Saga of Little Rock church’s conflict over sexual abuse claims still making headlines

Baptist News Global [Jacksonville FL]

February 6, 2024

By Mark Wingfield

Conflict over sexual abuse claims at one of the largest Southern Baptist churches in Arkansas continues to make front-page headlines in the Arkansas Democrat-Gazette, which has published 25 articles about Immanuel Baptist Church since December.

Seven of those articles have been published in the last week, as a fight between the church’s pastor and critics in the deacon body and the congregation has intensified.

In the latest move, Chairman of Deacons Greg Crain, who is senior vice president at Baptist Health in Little Rock, has demanded that all deacons sign a “recommitment form” pledging to support Pastor Steven Smith, the church’s staff and himself.

Chairman of Deacons Greg Crain has demanded that all deacons sign a “recommitment form” pledging to support Pastor Steven Smith, the church’s staff and himself.

Frank Lockwood, the reporter who has dogged the story for two months, explained Feb. 5 that at a contentious deacons’ meeting Sunday evening, Feb. 4, Crain handed out the forms and at least four deacons resigned rather than sign.

After a five-hour meeting, deacons voted 27 to 18 to table a resolution demanding Smith’s resignation as pastor for mishandling several cases of sexual abuse in the church. Nine othe deacons abstained or left before the vote, Lockwood reported.

“Crain, who had refused to call a meeting requested by Smith’s critics to allow a no-confidence vote, made the forms one of the first items of business, urging his colleagues to pick one up, fill it out and turn it in, even offering to run upstairs and make more photo copies himself when the supply ran out,” the paper said.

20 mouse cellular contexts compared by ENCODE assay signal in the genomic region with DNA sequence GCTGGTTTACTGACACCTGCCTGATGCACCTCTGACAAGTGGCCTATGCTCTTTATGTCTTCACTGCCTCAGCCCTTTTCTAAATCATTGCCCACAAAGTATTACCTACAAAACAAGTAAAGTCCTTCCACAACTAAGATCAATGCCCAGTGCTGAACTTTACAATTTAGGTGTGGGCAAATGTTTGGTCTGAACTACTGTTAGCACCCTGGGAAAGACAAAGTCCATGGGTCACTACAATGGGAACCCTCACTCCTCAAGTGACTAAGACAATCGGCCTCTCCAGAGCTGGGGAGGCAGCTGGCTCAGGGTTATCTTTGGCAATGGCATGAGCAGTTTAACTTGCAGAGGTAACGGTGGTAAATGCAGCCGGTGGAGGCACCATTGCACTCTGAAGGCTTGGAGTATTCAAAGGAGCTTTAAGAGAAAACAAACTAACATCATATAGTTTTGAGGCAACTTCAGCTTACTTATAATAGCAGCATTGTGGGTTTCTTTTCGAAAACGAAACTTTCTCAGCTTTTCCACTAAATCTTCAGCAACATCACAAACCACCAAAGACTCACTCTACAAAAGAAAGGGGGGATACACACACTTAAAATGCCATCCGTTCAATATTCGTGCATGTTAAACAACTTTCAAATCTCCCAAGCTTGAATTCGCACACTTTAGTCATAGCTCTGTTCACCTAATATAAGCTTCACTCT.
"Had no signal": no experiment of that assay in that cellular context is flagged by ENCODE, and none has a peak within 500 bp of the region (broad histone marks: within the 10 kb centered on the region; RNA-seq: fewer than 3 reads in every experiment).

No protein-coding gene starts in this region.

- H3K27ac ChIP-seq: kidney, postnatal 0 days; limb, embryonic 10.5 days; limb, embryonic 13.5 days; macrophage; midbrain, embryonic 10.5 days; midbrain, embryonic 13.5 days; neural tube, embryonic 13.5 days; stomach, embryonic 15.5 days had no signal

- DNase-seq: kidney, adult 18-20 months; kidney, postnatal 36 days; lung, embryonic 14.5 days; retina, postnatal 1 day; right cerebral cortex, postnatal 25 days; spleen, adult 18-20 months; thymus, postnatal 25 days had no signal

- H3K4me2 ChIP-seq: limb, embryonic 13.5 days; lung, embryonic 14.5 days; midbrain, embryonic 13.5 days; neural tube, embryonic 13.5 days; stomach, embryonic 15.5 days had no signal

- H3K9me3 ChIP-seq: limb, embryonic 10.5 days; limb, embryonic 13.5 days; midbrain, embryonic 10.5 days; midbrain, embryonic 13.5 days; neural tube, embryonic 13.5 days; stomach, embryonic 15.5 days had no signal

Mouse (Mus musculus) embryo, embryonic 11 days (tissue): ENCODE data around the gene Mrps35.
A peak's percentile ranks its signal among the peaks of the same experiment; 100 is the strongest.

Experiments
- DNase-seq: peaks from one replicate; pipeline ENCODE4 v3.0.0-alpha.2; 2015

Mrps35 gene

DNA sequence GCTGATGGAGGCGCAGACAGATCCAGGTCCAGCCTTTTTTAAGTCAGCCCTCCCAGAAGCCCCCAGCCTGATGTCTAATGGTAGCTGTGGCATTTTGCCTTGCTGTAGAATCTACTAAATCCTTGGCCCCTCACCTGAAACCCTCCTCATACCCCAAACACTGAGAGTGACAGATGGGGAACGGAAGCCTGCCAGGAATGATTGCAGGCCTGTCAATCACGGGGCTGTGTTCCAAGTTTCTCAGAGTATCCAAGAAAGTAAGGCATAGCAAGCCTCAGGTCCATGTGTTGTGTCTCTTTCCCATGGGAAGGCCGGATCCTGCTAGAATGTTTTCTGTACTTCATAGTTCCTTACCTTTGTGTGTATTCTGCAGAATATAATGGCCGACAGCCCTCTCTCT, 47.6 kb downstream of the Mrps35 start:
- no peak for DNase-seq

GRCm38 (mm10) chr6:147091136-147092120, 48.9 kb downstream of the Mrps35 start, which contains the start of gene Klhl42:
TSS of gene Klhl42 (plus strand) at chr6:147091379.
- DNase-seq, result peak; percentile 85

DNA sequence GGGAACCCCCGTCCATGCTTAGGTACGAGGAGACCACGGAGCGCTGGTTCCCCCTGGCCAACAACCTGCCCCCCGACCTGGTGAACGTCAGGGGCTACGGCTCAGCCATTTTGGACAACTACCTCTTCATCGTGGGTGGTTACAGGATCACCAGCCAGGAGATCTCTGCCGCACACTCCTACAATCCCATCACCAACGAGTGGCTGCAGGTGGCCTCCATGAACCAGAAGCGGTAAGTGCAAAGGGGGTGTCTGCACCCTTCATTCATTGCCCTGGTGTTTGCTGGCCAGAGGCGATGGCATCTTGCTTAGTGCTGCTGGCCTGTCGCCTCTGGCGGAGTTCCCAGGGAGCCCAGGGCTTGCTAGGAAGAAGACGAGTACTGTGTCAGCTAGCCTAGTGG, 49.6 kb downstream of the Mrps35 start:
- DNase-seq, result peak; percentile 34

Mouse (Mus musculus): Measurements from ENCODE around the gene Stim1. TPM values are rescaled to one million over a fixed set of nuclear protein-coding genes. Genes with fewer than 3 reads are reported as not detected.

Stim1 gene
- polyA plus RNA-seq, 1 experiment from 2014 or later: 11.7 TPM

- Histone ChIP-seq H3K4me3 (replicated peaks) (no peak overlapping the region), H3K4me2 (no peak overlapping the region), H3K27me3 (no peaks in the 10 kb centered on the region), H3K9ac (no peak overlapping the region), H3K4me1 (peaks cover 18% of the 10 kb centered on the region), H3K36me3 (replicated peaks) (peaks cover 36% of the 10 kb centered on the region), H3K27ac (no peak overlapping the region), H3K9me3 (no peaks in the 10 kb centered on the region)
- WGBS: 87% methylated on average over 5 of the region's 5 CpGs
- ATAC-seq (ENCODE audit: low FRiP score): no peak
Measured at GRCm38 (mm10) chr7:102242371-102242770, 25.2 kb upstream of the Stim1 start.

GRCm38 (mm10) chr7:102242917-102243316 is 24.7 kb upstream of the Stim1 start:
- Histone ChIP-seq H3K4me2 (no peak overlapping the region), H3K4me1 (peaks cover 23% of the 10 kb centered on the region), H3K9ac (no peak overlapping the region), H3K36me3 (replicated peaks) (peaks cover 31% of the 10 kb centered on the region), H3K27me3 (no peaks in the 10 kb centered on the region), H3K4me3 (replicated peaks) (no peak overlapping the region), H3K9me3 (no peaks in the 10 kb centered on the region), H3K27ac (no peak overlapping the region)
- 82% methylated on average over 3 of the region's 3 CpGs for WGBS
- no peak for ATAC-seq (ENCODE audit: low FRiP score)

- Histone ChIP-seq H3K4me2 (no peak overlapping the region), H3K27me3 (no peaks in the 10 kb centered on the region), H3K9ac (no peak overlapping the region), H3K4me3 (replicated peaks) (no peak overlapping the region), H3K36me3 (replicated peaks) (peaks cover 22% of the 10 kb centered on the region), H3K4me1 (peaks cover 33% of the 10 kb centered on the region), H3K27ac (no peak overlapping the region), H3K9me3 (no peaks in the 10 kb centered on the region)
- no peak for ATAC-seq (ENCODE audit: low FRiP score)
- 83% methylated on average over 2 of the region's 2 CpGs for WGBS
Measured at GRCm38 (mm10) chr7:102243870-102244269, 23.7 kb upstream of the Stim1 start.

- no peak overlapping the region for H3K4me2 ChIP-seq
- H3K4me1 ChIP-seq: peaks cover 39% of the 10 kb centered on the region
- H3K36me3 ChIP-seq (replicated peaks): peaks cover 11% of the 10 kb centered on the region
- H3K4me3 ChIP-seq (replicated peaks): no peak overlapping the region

The crisis over known cases of sexual abuse also has highlighted irregularities in the church’s governing documents.

The church requires deacons to tithe, volunteer their time, regularly attend worship services and board meetings, abstain from alcohol, be married to “one wife” and support the pastor, chairman of deacons and church staff.

Immanuel’s members reportedly no longer have any say in the election of deacons, trustees or committee members — a break with Baptist tradition, which follows a congregational form of governance. Disgruntled deacons have told the newspaper the church has no constitution or bylaws.

Some deacons say they have filed complaints with the Credentials Committee of the SBC, alleging the church is not in compliance with the denomination’s doctrinal statement, the Baptist Faith and Message.

Meanwhile, Smith has refused to step down and recently preached that Satan is “trying to sabotage your life, your family and our church.”

Smith is the son of a former SBC president, Bailey Smith, who was part of the “conservative resurgence” that gained control of the SBC from 1979 to 2000.

Church insiders have told the newspaper many families with young children are leaving the church out of concern for the safety of their children. No specific attendance or membership details are publicly available.